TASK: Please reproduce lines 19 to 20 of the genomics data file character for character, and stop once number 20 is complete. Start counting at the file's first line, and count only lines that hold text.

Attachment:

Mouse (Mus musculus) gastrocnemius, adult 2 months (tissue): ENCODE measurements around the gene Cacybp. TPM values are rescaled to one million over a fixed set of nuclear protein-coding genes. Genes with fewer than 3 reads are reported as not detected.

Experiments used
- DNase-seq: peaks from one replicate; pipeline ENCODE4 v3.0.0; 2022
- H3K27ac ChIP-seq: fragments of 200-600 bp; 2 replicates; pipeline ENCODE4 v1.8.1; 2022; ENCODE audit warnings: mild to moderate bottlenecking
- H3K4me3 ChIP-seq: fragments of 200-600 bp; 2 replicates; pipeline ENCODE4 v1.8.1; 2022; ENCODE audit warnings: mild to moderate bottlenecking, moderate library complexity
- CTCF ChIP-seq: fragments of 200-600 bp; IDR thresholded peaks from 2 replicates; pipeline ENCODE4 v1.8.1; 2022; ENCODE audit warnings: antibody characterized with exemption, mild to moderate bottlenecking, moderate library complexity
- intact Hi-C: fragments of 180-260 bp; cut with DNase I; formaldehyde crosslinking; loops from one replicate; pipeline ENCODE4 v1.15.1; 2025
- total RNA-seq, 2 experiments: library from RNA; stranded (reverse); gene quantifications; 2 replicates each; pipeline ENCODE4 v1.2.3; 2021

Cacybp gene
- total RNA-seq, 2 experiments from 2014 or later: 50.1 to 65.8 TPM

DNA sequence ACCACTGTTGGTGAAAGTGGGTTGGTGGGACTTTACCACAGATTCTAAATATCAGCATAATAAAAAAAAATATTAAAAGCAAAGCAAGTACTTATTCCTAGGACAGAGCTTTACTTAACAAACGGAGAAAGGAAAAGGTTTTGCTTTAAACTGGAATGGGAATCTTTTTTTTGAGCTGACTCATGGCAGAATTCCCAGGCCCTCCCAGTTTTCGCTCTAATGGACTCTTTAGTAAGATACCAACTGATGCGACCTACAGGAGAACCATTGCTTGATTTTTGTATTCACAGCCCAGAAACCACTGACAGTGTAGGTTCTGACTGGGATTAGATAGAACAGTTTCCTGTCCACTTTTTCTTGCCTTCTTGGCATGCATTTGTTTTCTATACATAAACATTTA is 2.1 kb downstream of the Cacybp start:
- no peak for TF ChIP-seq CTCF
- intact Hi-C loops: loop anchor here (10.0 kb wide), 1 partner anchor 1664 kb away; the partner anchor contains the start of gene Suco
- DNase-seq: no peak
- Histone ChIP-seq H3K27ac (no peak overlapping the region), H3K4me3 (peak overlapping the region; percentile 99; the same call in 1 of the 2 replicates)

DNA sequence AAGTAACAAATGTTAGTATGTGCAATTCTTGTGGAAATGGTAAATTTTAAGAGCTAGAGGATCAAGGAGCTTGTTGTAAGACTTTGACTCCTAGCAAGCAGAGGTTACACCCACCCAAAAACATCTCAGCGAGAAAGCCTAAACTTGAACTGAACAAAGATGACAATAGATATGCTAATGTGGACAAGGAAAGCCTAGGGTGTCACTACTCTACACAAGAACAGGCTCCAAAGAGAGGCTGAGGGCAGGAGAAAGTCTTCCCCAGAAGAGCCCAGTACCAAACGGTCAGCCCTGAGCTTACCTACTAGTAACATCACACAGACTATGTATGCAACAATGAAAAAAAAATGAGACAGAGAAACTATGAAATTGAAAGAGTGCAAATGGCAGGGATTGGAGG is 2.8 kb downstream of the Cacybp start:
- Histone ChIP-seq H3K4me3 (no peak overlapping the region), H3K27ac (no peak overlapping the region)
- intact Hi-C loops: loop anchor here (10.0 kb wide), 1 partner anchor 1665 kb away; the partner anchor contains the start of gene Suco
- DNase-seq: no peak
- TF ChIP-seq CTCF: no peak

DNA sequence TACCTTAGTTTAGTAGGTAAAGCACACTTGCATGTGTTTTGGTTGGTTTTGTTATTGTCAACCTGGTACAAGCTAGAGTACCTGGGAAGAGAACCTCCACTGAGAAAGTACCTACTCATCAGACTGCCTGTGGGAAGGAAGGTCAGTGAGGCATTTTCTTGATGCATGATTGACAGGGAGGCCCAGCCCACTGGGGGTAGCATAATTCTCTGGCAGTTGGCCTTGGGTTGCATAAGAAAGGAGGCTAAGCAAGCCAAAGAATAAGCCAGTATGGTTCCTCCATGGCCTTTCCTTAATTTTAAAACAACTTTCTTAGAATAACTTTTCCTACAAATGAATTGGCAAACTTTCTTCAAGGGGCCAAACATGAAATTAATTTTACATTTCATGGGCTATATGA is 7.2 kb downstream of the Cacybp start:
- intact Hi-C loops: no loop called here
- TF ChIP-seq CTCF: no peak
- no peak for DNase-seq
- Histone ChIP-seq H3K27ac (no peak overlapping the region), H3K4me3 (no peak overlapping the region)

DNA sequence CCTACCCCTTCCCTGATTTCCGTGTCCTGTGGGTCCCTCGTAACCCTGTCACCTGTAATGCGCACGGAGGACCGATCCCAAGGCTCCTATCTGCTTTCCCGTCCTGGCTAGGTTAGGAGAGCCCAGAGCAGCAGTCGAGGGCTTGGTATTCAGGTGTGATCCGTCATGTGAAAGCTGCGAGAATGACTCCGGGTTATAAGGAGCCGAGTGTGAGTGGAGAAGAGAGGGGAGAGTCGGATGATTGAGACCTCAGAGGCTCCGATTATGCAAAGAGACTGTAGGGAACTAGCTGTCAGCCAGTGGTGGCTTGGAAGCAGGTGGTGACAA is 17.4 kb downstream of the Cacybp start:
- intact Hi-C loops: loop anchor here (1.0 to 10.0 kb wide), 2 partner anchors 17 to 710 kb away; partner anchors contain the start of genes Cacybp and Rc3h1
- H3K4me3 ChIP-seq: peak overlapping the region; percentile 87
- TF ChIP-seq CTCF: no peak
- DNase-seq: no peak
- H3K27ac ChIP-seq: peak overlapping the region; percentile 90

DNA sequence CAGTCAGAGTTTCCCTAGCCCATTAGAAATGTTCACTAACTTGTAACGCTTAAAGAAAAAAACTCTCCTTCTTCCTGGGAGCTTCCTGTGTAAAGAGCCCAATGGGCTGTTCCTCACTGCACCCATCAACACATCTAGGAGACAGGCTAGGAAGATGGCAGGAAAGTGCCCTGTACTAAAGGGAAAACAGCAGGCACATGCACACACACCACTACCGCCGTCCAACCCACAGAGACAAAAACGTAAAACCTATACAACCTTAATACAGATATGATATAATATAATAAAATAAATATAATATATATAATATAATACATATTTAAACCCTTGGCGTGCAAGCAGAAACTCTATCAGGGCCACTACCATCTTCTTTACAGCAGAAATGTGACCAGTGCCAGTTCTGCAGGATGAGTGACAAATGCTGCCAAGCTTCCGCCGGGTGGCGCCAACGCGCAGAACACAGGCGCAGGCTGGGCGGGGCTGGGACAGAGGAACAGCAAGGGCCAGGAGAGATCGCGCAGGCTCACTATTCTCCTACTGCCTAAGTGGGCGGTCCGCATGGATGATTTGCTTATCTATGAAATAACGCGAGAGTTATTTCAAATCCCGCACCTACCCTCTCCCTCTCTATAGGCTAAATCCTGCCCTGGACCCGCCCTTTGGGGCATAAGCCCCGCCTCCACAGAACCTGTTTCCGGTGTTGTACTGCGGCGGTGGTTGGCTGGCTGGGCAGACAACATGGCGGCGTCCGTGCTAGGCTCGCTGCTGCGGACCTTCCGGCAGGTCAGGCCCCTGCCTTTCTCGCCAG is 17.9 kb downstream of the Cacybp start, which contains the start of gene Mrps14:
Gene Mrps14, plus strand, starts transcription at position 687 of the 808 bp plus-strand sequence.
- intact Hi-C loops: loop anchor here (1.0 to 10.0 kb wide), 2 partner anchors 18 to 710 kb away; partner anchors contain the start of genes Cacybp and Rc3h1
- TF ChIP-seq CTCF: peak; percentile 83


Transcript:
- DNase-seq: no peak
- TF ChIP-seq CTCF: no peak